"Expulsion of Martha Posadnitsa from Novgorod" - Alexey Kivshenko
The practice of deportation was used in tsarist Russia and later, in similar cases of suppression of local uprisings - for example, after the Polish uprisings of 1830 and 1863, thousands of Poles - participants in the uprisings and sympathizers - were exiled to settle in the interior of Russia, mainly to Siberia.
Whom and where were they resettled?
Deportation in the USSR was on a huge scale - according to the documents of the NKVD, in the 1930s-1950s, about 3.5 million people left their original places of residence. In total, more than 40 ethnic groups were resettled. They were resettled mainly from border areas to remote areas of the Union.
Poles were the first to be affected by the deportation. In 1936, 35 thousand "unreliable elements" from the former Polish territories in western Ukraine were resettled to Kazakhstan. In 1939-31 more than 200 thousand Poles were deported to the north, to Siberia and Kazakhstan.
Peoples were also resettled from other border areas - in 1937 more than 171 thousand Soviet Koreans were resettled to Kazakhstan and Uzbekistan from the eastern borders of the USSR.
Since 1937, Stalin also pursued a systematic policy of resettling the Germans. With the outbreak of World War II, the Germans became and even became outcasts in the USSR. Many were recognized as spies and sent to camps. By the end of 1941, about 800 thousand Germans had been resettled within the country, and in total during the war years, more than a million. Siberia, the Urals, Altai became their new home, almost half a million ended up in Kazakhstan.
Special settlement in Khibiny - Archive photo
Soviet power actively resettled peoples during the war. A huge number of people were evicted from the territories liberated after the German occupation. Under the pretext of espionage and cooperation with the Germans, the peoples of the North Caucasus suffered - tens and hundreds of thousands of Karachais, Chechens, Ingush, Balkars, Kabardians were evicted to Siberia and Central Asia.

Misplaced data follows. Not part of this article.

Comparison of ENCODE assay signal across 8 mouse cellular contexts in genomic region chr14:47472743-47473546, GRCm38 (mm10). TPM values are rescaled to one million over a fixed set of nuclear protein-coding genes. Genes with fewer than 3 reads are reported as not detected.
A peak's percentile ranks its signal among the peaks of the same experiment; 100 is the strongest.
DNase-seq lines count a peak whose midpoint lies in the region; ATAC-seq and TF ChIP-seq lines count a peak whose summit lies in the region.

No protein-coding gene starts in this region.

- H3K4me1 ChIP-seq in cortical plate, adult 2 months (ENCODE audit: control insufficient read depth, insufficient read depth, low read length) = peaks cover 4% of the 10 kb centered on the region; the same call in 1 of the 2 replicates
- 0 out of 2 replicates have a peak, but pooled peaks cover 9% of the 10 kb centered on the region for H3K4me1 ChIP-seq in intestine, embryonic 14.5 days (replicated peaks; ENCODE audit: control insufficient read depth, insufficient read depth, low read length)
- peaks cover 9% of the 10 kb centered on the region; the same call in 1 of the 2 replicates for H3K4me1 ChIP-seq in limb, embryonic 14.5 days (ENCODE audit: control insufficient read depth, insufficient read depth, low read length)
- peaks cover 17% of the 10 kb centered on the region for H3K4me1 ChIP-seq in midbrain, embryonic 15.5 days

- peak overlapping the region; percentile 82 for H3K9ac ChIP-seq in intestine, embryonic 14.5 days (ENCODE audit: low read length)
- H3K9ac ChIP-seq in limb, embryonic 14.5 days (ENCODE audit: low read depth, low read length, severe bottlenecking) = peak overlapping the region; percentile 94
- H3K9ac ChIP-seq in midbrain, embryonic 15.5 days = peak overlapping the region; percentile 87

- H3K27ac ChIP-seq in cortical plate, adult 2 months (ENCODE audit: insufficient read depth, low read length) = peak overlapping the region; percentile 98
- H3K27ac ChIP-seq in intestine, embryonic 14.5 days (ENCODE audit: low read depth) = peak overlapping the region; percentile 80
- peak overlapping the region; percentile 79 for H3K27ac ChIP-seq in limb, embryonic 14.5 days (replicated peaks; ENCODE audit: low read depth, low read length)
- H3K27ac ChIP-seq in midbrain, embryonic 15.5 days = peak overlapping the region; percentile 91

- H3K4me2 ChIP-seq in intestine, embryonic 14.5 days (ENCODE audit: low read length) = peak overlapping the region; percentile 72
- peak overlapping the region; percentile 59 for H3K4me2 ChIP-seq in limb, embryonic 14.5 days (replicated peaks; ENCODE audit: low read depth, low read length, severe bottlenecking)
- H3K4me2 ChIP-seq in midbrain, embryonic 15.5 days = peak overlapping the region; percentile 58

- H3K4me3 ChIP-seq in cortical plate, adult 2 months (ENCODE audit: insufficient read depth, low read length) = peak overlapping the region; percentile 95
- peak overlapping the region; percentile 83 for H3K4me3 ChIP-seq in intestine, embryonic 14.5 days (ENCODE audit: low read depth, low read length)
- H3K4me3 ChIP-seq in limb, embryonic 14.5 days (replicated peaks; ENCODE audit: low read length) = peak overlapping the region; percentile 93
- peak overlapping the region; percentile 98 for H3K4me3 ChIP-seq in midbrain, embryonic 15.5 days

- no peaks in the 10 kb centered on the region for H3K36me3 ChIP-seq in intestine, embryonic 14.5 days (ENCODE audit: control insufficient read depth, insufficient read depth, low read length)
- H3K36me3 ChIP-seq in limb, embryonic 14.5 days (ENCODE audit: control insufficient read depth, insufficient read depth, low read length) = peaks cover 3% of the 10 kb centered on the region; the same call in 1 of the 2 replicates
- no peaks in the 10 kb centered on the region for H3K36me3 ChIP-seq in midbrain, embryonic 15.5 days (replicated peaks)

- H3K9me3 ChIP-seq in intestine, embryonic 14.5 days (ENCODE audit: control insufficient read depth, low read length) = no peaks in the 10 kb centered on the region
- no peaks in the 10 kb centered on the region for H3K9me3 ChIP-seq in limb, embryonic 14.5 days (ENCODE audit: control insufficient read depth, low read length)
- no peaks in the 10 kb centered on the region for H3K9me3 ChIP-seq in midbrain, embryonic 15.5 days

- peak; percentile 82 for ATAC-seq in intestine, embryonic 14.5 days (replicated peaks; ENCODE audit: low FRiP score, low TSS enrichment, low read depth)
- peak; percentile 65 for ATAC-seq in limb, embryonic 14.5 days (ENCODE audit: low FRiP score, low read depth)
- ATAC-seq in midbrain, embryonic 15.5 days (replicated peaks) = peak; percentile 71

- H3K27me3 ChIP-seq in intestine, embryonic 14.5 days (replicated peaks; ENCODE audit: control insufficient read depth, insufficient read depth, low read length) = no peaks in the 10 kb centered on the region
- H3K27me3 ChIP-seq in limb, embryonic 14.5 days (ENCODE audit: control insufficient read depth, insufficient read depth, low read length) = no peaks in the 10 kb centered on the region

They accused of aiding the Germans and resettled Kalmyks, as well as about 200 thousand Crimean Tatars. In addition, smaller peoples were also resettled, including Meskhetian Turks, Kurds, Greeks and others.
This is how the barracks in special settlements looked from the inside - State Historical Museum of the South Urals
The inhabitants of Latvia, Estonia and Lithuania resisted joining the USSR - there were also armed anti-Soviet detachments - this gave the Soviet government a reason to settle the Baltic peoples especially cruelly.
How the resettlement was carried out
Under the signature of the People's Commissar of Internal Affairs Lavrenty Beria, detailed instructions were drawn up for organizing the resettlement - and for each nation, separate. The deportation was carried out by local party bodies and special Chekists who arrived at the destination. They compiled lists of displaced persons, prepared transport for the delivery of people and their property to railway stations.
Departmental vehicles prepare people for resettlement - Archival photo
People were forced to get ready in a very short time - they were allowed to take household property, small household equipment and money with them; in total, the “luggage” for a family was supposed to be no more than a ton. In fact, they could only take the essentials with them.
Most often, for each individual nationality, several railway echelons were allocated, with a guard and medical personnel. Under escort, people were loaded into wagons to capacity and taken to their destination. According to the instructions, the migrants were given bread on the way and fed them with hot food once a day.
The settlers were often transported in freight wagons - Archival photo
A separate instruction also described in detail the organization of life in a new place - in special settlements. Able-bodied settlers were involved in the construction of barracks, and later more permanent dwellings, schools and hospitals.
Collective farms were also created to work on land and farms. The NKVD officers were in charge of control and administration. At first, the life of the settlers was difficult, food was scarce, and people also suffered from diseases.
The resettled peoples were forbidden to leave new territories on pain of imprisonment in a camp. The ban was lifted and freedom of movement in the Union returned to these people only after Stalin's death. In 1991, these actions of the Soviet government were declared illegal and criminal, and against some peoples they were even declared genocide.